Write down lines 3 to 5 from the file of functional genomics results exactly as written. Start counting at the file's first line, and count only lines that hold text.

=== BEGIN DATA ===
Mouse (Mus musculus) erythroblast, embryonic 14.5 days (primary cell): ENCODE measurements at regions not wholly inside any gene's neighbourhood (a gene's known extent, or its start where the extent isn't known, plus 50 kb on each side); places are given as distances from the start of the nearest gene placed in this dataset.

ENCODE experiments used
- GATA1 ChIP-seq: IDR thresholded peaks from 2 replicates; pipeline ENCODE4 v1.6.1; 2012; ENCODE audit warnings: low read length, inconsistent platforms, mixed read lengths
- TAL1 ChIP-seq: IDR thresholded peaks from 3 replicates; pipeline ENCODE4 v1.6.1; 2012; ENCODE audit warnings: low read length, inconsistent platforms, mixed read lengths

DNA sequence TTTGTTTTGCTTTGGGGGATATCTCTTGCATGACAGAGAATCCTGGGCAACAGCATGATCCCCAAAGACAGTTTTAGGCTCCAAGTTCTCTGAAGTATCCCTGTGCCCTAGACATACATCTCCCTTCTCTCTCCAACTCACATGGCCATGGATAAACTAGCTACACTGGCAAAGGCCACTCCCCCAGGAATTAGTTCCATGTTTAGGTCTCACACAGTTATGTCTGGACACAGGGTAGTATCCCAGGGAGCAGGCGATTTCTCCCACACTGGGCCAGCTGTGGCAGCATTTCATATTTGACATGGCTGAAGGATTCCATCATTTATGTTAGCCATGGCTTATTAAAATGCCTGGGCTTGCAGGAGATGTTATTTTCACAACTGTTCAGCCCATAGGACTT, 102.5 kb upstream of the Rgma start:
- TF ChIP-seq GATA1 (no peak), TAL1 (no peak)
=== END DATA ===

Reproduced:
- GATA1 ChIP-seq: IDR thresholded peaks from 2 replicates; pipeline ENCODE4 v1.6.1; 2012; ENCODE audit warnings: low read length, inconsistent platforms, mixed read lengths
- TAL1 ChIP-seq: IDR thresholded peaks from 3 replicates; pipeline ENCODE4 v1.6.1; 2012; ENCODE audit warnings: low read length, inconsistent platforms, mixed read lengths

DNA sequence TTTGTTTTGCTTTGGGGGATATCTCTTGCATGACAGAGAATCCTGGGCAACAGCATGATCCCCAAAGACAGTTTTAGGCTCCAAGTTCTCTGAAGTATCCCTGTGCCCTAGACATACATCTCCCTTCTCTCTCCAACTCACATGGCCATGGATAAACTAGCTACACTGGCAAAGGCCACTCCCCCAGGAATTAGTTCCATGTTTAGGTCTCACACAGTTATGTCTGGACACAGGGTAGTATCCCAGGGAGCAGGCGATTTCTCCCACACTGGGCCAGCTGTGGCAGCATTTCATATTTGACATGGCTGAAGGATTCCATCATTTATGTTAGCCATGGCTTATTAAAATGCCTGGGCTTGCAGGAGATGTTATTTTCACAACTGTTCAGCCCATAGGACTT, 102.5 kb upstream of the Rgma start: